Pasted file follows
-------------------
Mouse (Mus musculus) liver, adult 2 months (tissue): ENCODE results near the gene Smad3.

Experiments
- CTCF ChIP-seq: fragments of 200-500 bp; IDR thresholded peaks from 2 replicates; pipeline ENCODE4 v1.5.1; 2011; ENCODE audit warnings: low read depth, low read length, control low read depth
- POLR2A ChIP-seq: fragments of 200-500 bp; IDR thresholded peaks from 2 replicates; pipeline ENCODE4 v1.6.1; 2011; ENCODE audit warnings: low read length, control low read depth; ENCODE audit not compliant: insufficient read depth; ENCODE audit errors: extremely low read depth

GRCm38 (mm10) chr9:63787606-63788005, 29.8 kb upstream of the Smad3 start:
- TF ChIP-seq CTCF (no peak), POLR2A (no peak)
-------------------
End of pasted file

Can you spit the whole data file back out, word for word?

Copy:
Mouse (Mus musculus) liver, adult 2 months (tissue): ENCODE results near the gene Smad3.

Experiments
- CTCF ChIP-seq: fragments of 200-500 bp; IDR thresholded peaks from 2 replicates; pipeline ENCODE4 v1.5.1; 2011; ENCODE audit warnings: low read depth, low read length, control low read depth
- POLR2A ChIP-seq: fragments of 200-500 bp; IDR thresholded peaks from 2 replicates; pipeline ENCODE4 v1.6.1; 2011; ENCODE audit warnings: low read length, control low read depth; ENCODE audit not compliant: insufficient read depth; ENCODE audit errors: extremely low read depth

GRCm38 (mm10) chr9:63787606-63788005, 29.8 kb upstream of the Smad3 start:
- TF ChIP-seq CTCF (no peak), POLR2A (no peak)